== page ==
Building a coop - several questions


9 Years
Feb 26, 2010
Tucker, GA

I have been lurking on this site for over a year now, and I have finally had the opportunity to start my own flock. I am in the middle of building my coop/run and have gotten it to the point where I would welcome commentary. I started one of the coop building pages - so I don't want to put it all in this thread (redundant no?) unless that is standard practice.

Here is a good shot that shows you the inside of the coop

this wall has since been closed in, but I attached the bottom 2 ft of siding with hinges so the entire lower third of the wall opens up for cleaning.
I plan on putting the roosting bar running parallel with this wall across the width of the coop. I was planning on putting in a natural branch (because we have a plethora of branches laying around) are there pros and cons to using natural vs something like a 2 x 4?


This shows you the access for people and the wall with the nesting boxes.


And this is the side that the run will be attached to. All of the brown doors you see will have hardware cloth attached on the inside to provide ventilation when they are opened.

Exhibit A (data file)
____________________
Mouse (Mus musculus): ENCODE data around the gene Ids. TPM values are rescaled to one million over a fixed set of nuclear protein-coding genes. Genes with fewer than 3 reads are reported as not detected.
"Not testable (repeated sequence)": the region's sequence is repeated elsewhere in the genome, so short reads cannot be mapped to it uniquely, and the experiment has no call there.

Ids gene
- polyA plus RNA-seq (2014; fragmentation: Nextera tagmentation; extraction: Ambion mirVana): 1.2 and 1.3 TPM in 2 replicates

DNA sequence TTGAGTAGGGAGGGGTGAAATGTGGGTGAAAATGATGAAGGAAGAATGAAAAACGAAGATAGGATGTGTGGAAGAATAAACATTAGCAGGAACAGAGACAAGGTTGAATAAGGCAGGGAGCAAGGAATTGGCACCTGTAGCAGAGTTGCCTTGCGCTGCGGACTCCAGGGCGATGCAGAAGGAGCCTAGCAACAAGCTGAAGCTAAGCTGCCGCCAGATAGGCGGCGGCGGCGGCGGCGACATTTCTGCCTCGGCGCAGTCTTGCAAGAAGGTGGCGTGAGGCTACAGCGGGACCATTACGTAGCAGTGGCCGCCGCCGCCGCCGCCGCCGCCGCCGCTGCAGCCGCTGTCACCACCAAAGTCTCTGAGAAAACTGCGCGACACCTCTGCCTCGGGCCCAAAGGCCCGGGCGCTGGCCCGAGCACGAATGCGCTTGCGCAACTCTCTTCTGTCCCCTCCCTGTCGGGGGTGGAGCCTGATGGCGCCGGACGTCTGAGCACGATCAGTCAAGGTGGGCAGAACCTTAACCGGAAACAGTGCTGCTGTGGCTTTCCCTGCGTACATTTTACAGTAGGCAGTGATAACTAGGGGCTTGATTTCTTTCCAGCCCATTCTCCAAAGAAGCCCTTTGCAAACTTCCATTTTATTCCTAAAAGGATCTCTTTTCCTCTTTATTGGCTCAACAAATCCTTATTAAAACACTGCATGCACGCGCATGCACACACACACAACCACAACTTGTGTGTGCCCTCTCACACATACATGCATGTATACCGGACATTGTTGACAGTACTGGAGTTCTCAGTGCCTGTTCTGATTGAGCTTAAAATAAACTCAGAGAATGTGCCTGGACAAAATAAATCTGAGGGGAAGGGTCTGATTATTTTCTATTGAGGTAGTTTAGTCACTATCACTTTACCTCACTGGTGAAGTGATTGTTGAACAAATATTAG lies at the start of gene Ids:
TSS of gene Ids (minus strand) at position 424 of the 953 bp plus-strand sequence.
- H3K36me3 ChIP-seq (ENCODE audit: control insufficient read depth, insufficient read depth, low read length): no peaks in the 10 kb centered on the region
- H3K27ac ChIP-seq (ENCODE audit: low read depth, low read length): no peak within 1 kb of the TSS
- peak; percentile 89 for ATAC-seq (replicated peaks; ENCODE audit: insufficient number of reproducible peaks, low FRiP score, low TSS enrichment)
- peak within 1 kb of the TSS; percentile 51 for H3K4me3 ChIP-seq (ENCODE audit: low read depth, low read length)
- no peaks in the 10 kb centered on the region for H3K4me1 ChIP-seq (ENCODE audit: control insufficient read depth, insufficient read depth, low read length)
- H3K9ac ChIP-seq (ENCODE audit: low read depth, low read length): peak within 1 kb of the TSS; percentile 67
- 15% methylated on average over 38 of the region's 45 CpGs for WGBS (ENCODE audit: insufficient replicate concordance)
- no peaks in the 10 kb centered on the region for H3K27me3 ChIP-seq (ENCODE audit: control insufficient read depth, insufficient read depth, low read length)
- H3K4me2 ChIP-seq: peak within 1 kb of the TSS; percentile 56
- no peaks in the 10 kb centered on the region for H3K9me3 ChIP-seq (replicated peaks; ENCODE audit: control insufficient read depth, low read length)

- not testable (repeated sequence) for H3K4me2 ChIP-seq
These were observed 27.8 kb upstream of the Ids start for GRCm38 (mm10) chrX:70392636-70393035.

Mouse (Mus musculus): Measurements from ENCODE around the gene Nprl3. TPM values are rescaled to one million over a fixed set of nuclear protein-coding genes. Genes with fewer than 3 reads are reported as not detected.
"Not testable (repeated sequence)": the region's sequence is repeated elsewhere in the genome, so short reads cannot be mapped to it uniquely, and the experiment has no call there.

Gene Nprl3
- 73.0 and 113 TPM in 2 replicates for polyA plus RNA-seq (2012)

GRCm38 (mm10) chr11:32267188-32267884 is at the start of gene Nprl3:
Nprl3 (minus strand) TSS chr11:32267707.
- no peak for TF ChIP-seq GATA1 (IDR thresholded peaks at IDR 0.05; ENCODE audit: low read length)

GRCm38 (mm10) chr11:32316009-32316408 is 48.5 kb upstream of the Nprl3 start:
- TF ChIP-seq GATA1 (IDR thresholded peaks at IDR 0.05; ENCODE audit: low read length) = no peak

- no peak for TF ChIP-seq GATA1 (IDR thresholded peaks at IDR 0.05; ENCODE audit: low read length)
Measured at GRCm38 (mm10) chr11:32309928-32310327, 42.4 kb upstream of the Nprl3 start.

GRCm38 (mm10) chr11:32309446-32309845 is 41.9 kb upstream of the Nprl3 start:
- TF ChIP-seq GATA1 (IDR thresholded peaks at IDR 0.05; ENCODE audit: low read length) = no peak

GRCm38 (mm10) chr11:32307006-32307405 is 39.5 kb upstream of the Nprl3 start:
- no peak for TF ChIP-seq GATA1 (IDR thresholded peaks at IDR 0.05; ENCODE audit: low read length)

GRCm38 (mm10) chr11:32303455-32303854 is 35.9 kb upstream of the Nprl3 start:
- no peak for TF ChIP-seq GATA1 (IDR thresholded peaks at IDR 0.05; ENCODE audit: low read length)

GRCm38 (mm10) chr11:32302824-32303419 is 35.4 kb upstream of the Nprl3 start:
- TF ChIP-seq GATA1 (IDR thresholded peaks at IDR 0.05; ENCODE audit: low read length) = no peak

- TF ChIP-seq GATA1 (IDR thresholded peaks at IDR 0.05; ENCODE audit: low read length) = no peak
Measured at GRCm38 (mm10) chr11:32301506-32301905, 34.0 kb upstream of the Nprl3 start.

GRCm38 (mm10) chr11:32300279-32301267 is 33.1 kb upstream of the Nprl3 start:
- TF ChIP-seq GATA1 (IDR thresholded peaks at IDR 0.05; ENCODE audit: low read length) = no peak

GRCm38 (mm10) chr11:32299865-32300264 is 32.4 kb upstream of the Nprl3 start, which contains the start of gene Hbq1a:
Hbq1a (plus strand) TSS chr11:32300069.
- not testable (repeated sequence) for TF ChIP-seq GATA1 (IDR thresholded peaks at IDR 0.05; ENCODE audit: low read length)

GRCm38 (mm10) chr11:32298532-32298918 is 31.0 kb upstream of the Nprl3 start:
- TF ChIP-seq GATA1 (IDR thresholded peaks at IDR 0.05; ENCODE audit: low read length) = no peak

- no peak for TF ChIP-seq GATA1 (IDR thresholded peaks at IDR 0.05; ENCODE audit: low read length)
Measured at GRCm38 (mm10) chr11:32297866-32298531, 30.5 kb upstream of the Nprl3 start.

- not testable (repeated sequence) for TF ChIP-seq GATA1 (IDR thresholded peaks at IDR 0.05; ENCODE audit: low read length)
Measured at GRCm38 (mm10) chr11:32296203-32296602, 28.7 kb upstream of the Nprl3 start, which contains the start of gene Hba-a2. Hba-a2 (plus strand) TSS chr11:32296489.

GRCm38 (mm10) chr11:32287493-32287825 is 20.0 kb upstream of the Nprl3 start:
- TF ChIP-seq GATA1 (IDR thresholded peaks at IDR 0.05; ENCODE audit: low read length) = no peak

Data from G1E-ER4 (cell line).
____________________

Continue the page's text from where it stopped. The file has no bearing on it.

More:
I need to figure out where to locate the pop door on this side of the coop. Are there positives & negatives to locating the door? Should I center it or have it off to one side? What kind of ramp up to the door do they need? How big should the door be for standard chickens?

The roof will be standard metal roofing and I am planning a 2 foot overhang on the nesting box. The footprint of the coop 6 foot 4 inches square to leave me with a usable interior space of 6 x 6. I figure that I have enough room for 9 chickens - does that sound right?

And a final question. I have been considering making the run larger than I originally planned so that I have the ability to portion off a section of the run to make a "coop within a coop" in case I decided to hatch eggs, get chicks or get some bantams. I figured I could build one of the smaller, raised style coops (on stilts) and place it in the run with some chicken wire separating off space from the original run. Do I get to count the space under the coops as "run space"? Do y'all think I should go for the bigger run?